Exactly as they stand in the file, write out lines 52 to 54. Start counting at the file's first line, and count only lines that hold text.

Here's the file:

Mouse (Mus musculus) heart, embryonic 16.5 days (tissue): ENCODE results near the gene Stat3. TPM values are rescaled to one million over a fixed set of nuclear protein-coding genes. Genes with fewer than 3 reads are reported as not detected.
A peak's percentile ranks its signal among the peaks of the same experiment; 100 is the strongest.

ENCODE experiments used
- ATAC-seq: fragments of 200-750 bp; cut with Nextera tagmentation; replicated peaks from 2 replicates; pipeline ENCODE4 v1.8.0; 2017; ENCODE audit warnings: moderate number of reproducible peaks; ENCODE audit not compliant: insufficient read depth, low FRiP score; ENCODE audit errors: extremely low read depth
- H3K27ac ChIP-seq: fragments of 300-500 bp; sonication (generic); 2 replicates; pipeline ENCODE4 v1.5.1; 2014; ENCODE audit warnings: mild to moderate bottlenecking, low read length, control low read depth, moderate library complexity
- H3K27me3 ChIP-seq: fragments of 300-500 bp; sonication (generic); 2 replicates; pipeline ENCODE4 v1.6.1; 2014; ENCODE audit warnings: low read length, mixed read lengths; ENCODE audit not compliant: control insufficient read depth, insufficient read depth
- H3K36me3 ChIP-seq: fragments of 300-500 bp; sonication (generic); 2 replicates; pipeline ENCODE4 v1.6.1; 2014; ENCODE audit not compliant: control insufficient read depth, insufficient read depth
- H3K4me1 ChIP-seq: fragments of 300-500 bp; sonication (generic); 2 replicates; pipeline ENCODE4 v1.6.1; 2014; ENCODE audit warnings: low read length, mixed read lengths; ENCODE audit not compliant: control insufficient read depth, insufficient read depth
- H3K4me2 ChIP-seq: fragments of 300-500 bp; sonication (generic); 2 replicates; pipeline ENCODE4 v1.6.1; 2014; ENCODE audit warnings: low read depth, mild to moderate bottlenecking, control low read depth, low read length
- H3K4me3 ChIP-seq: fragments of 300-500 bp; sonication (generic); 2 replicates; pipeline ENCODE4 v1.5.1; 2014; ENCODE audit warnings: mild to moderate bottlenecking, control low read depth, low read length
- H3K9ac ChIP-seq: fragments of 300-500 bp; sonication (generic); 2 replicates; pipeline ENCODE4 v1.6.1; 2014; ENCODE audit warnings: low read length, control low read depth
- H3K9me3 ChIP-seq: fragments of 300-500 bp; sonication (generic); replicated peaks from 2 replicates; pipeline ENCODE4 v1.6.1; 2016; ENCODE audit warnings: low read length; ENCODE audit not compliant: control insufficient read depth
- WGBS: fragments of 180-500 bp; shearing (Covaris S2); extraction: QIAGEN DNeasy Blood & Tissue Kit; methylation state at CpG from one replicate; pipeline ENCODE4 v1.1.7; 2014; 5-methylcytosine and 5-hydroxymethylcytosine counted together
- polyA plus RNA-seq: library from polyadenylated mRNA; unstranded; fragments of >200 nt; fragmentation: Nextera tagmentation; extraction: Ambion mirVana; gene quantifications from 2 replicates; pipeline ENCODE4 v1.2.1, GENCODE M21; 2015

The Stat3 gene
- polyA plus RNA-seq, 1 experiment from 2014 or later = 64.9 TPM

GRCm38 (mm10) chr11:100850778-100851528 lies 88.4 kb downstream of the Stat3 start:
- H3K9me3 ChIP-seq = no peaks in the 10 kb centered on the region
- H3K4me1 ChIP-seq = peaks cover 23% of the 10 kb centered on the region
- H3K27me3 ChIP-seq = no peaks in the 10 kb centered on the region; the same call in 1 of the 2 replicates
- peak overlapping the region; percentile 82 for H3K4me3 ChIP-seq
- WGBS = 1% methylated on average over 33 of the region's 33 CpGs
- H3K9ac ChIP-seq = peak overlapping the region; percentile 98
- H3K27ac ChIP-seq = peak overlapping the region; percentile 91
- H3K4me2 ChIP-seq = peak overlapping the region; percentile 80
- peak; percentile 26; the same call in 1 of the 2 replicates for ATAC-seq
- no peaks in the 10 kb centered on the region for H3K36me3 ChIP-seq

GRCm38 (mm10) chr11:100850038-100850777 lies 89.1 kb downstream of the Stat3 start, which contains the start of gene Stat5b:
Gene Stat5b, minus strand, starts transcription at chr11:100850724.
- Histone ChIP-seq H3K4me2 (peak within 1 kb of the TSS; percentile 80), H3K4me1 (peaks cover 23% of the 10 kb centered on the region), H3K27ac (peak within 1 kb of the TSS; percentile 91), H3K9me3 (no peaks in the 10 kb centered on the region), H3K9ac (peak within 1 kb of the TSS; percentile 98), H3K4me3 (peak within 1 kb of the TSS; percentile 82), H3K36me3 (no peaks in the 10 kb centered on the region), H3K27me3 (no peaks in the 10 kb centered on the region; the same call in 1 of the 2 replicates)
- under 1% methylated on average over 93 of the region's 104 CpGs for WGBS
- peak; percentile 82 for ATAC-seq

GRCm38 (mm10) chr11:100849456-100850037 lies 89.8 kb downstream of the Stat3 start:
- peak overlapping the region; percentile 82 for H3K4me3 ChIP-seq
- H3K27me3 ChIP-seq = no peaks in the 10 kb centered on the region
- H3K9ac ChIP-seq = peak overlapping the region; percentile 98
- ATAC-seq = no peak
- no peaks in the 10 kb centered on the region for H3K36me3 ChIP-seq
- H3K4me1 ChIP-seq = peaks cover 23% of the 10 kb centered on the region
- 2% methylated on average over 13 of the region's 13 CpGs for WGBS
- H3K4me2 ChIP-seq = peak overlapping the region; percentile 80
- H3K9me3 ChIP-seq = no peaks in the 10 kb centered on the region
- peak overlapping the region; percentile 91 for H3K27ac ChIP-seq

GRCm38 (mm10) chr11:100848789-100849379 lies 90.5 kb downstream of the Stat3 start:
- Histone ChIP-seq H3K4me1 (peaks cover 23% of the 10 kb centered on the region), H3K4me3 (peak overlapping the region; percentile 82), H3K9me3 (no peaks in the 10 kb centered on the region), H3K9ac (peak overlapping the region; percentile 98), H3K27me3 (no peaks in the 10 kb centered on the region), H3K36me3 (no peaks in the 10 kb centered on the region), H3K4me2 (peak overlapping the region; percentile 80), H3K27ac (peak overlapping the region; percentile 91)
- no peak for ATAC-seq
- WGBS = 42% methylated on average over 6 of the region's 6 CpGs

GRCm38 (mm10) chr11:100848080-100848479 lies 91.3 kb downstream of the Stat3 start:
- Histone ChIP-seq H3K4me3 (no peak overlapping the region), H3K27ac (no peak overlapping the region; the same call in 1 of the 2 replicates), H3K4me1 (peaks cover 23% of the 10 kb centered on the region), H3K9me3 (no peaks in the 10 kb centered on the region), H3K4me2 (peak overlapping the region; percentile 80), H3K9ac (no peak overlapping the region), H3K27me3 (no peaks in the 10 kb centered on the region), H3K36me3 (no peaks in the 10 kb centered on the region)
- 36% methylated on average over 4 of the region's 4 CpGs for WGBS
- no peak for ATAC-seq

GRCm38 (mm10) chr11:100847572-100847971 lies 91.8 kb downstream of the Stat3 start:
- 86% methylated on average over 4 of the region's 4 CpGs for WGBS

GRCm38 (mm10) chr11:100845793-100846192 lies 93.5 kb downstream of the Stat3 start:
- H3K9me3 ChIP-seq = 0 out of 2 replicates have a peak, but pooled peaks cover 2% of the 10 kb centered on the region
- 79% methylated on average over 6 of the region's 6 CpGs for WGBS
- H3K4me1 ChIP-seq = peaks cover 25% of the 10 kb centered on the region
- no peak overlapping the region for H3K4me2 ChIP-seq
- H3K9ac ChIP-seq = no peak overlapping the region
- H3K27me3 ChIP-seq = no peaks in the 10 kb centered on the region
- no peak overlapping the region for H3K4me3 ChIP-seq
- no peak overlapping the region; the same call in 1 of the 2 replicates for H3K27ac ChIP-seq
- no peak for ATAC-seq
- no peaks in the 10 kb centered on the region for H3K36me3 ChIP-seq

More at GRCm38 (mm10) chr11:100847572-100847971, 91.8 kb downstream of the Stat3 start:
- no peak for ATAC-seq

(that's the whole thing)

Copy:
GRCm38 (mm10) chr11:100847572-100847971 lies 91.8 kb downstream of the Stat3 start:
- 86% methylated on average over 4 of the region's 4 CpGs for WGBS

GRCm38 (mm10) chr11:100845793-100846192 lies 93.5 kb downstream of the Stat3 start: